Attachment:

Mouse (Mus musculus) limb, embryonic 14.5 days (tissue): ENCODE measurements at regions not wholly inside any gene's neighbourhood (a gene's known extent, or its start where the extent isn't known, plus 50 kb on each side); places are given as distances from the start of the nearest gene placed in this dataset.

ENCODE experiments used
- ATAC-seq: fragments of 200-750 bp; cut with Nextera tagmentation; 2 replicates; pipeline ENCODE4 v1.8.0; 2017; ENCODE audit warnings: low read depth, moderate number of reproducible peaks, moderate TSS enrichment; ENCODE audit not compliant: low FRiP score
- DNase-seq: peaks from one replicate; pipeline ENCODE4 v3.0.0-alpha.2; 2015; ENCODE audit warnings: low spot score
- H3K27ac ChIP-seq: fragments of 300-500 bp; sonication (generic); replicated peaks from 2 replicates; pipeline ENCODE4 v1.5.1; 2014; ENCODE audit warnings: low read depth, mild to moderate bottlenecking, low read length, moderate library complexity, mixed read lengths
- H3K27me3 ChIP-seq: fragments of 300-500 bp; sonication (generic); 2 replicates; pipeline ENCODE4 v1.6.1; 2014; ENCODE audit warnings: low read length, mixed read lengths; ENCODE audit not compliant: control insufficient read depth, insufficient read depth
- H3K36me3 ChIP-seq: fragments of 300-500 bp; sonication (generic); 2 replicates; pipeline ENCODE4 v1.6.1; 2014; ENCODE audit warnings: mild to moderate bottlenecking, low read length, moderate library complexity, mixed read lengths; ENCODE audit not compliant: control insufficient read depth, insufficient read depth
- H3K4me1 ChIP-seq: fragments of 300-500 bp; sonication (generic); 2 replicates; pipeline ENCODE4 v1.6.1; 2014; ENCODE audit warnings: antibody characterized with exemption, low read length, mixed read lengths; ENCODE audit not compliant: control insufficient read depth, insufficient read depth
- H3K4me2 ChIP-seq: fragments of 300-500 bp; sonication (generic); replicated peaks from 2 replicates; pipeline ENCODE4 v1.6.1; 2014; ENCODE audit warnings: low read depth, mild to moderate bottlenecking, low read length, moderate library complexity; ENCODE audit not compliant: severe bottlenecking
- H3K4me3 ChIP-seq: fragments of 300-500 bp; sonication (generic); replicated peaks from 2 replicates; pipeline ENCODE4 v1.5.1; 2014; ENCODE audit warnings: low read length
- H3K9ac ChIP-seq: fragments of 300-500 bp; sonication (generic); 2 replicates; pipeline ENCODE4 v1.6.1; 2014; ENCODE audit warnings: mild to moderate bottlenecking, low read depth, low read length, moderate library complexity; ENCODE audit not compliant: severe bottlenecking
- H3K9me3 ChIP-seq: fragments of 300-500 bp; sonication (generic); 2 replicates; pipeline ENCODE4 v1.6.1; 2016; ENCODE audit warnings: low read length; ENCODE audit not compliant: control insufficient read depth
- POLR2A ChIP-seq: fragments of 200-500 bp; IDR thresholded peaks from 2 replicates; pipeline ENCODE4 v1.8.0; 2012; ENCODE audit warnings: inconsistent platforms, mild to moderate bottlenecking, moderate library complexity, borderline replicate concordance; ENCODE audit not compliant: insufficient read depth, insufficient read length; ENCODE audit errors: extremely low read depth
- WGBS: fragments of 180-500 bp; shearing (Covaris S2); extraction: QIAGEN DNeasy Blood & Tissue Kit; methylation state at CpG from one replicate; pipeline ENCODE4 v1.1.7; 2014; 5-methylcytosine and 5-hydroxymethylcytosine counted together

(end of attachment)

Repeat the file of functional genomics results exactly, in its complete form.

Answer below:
Mouse (Mus musculus) limb, embryonic 14.5 days (tissue): ENCODE measurements at regions not wholly inside any gene's neighbourhood (a gene's known extent, or its start where the extent isn't known, plus 50 kb on each side); places are given as distances from the start of the nearest gene placed in this dataset.

ENCODE experiments used
- ATAC-seq: fragments of 200-750 bp; cut with Nextera tagmentation; 2 replicates; pipeline ENCODE4 v1.8.0; 2017; ENCODE audit warnings: low read depth, moderate number of reproducible peaks, moderate TSS enrichment; ENCODE audit not compliant: low FRiP score
- DNase-seq: peaks from one replicate; pipeline ENCODE4 v3.0.0-alpha.2; 2015; ENCODE audit warnings: low spot score
- H3K27ac ChIP-seq: fragments of 300-500 bp; sonication (generic); replicated peaks from 2 replicates; pipeline ENCODE4 v1.5.1; 2014; ENCODE audit warnings: low read depth, mild to moderate bottlenecking, low read length, moderate library complexity, mixed read lengths
- H3K27me3 ChIP-seq: fragments of 300-500 bp; sonication (generic); 2 replicates; pipeline ENCODE4 v1.6.1; 2014; ENCODE audit warnings: low read length, mixed read lengths; ENCODE audit not compliant: control insufficient read depth, insufficient read depth
- H3K36me3 ChIP-seq: fragments of 300-500 bp; sonication (generic); 2 replicates; pipeline ENCODE4 v1.6.1; 2014; ENCODE audit warnings: mild to moderate bottlenecking, low read length, moderate library complexity, mixed read lengths; ENCODE audit not compliant: control insufficient read depth, insufficient read depth
- H3K4me1 ChIP-seq: fragments of 300-500 bp; sonication (generic); 2 replicates; pipeline ENCODE4 v1.6.1; 2014; ENCODE audit warnings: antibody characterized with exemption, low read length, mixed read lengths; ENCODE audit not compliant: control insufficient read depth, insufficient read depth
- H3K4me2 ChIP-seq: fragments of 300-500 bp; sonication (generic); replicated peaks from 2 replicates; pipeline ENCODE4 v1.6.1; 2014; ENCODE audit warnings: low read depth, mild to moderate bottlenecking, low read length, moderate library complexity; ENCODE audit not compliant: severe bottlenecking
- H3K4me3 ChIP-seq: fragments of 300-500 bp; sonication (generic); replicated peaks from 2 replicates; pipeline ENCODE4 v1.5.1; 2014; ENCODE audit warnings: low read length
- H3K9ac ChIP-seq: fragments of 300-500 bp; sonication (generic); 2 replicates; pipeline ENCODE4 v1.6.1; 2014; ENCODE audit warnings: mild to moderate bottlenecking, low read depth, low read length, moderate library complexity; ENCODE audit not compliant: severe bottlenecking
- H3K9me3 ChIP-seq: fragments of 300-500 bp; sonication (generic); 2 replicates; pipeline ENCODE4 v1.6.1; 2016; ENCODE audit warnings: low read length; ENCODE audit not compliant: control insufficient read depth
- POLR2A ChIP-seq: fragments of 200-500 bp; IDR thresholded peaks from 2 replicates; pipeline ENCODE4 v1.8.0; 2012; ENCODE audit warnings: inconsistent platforms, mild to moderate bottlenecking, moderate library complexity, borderline replicate concordance; ENCODE audit not compliant: insufficient read depth, insufficient read length; ENCODE audit errors: extremely low read depth
- WGBS: fragments of 180-500 bp; shearing (Covaris S2); extraction: QIAGEN DNeasy Blood & Tissue Kit; methylation state at CpG from one replicate; pipeline ENCODE4 v1.1.7; 2014; 5-methylcytosine and 5-hydroxymethylcytosine counted together